NASHVILLE, Tenn. (BP)–Churches may need to take another look at what they are all about in order to be able to make an impact on children as the 21st century approaches, a secondary schools administrator told church media librarians meeting at the Baptist Sunday School Board.
Aldorothy Wright, Metropolitan Nashville Public Schools assistant superintendent for instruction and administration, told participants in the Church Media Program National Seminar-East, March 20-22, churches “may need to redefine their vision and mission.”
America’s youth, like the immigrants welcomed to the United States, “‘long to breathe free’ amid the hopelessness that seems to plague their generation,” Wright said.
“The United States has the highest rates of child homicide, suicide and firearms-related deaths among industrialized nations. Our children are in crisis. They are an at-risk population. ”
If the past decade is any indication of what is on the horizon, she said, Americans will enter the year 2000 in a state of uncertainty about their children’s future.
“Our children are in crisis both economically and socially. Welfare reform, latchkey children, single-parent homes, teenage parents, drug and gang violence all contribute to the deterioration of society and to youth crises. All one has to do is read the newspaper, watch the news or read reports on the status of our youth to realize they are on a downhill run that doesn’t seem to have an endpoint.”
Adults cannot blame children for all the problems that confront them, she observed, “because they are not the architects of the ills that plague their lives and society. Our youth are growing up in an America where a child is abused or neglected every 26 seconds, where a child is killed by a gun every two hours. Is it no wonder that education is not a priority for some families? Is it no wonder that educators must deal with more than teaching children the basics?”
Wright said she believes schools are sometimes the only safe haven children have. “The hours a child spends in school may be the only calm, structured, productive and reinforcing hours they experience in a given day. These conditions are not the exclusive domain of the poor, but also of children of means.
“If you have children of your own, remember they need stroking, too — an encouraging word, a smile, a pat on the back can soothe a child who is in crisis when you have no idea that a crisis exists.”
In far too many cases, Wright told media library directors, the meals children receive at school — breakfast and lunch — may constitute their only source of food. When the school day ends, many children are taken to organized sports and other activities, while some go to empty homes “where they have no one to share the events of the day over milk and cookies. It is imperative that we add caring along with the academics to the curriculum if we are to make a difference in the lives of our children.”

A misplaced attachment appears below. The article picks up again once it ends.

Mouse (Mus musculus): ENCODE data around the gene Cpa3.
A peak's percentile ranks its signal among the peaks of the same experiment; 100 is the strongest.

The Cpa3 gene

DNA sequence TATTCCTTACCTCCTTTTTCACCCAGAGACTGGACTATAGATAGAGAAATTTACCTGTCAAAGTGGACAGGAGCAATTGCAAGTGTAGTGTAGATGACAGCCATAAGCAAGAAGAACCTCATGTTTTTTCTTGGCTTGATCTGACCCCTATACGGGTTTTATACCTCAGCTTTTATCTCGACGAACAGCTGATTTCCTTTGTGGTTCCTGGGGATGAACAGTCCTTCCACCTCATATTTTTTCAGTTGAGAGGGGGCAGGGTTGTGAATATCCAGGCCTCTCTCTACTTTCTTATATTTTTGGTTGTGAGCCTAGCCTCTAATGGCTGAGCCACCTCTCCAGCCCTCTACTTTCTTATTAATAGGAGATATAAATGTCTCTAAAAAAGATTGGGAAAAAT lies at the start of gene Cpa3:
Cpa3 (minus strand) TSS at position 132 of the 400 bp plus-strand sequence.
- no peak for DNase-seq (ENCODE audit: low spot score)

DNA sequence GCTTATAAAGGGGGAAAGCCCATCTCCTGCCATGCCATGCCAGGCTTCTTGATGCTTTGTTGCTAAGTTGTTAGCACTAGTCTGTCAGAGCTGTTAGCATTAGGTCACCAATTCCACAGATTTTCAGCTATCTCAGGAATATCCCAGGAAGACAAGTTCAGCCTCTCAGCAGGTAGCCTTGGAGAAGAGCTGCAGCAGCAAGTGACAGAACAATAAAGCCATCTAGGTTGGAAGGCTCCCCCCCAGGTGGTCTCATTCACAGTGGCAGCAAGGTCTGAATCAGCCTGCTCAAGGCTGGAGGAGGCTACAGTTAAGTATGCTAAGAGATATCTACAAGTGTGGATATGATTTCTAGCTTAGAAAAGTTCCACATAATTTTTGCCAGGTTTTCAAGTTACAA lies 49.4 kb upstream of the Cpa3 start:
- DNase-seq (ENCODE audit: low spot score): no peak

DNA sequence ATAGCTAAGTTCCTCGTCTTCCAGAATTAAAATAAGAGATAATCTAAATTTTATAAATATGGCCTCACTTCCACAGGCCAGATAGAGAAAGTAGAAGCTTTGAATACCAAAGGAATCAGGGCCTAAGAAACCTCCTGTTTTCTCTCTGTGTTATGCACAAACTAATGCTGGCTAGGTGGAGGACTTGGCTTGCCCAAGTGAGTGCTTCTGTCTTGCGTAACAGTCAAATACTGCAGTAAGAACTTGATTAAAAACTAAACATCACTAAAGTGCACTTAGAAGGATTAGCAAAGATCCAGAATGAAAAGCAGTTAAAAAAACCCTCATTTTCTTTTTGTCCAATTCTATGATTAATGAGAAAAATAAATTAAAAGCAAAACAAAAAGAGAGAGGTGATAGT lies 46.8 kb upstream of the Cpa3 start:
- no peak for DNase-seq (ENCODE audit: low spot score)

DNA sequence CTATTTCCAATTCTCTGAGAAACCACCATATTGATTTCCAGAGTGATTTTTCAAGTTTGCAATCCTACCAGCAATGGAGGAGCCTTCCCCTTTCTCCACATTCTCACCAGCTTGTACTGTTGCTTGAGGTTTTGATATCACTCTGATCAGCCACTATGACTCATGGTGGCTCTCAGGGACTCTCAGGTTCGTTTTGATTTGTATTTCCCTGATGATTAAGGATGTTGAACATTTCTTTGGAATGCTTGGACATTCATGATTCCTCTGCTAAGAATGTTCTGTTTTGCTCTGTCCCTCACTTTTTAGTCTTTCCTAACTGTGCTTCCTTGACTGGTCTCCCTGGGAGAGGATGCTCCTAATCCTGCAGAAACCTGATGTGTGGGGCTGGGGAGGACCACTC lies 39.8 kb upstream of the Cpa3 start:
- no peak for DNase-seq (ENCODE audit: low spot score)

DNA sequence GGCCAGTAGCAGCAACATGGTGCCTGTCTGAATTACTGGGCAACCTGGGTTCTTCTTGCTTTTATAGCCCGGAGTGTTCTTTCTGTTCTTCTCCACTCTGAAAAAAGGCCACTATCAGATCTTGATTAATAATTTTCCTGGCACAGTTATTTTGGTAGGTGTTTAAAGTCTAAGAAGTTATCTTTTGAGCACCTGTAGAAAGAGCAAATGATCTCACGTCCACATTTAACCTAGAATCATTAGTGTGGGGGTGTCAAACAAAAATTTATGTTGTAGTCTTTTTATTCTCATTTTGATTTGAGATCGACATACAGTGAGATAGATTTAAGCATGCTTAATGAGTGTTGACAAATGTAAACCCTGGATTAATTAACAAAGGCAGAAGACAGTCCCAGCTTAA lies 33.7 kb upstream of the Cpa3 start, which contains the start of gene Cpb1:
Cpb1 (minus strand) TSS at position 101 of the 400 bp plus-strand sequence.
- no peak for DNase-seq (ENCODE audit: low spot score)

Wright said a 1994 Gallup poll revealed that 66 percent of surveyed youth from ages 10 to 17 group showed confidence in religion. The same survey asked students to identify their role models. After parents and teachers came religious leaders, she said. “Youth are reaching out to us. It is a silent cry for help that we can ill afford to ignore,” she warned. “Children are our future. If we want to go into our golden years with a feeling of security, we need to nurture them through their period of growth and development.
“As long as drugs are on the rampage and crime continues to rise, gang activity is infiltrating our community, prisons are bursting at the seams, welfare rolls continue to burgeon, poverty and homelessness have become a way of life for far too many of our citizens, the problem of AIDS is with us and teenage pregnancy has reached major proportions, we have cause to be alarmed and reason to increase our efforts to bring about change in the school and the church.
“Our children are in desperate need of role models, of caring adults, of programs that address their problems and needs, to help give them purpose and direction and vision,” she said.
“If we as educators and church people don’t become involved, who will?” Wright asked. “We must seize the moment to help our youth. We must extract every bit of their energy and direct it in positive ways. We must be innovative and creative in our approach to helping young people or they will be losers in this race of life. ”
The National Seminar-East was sponsored by the Baptist Sunday School Board’s church media program.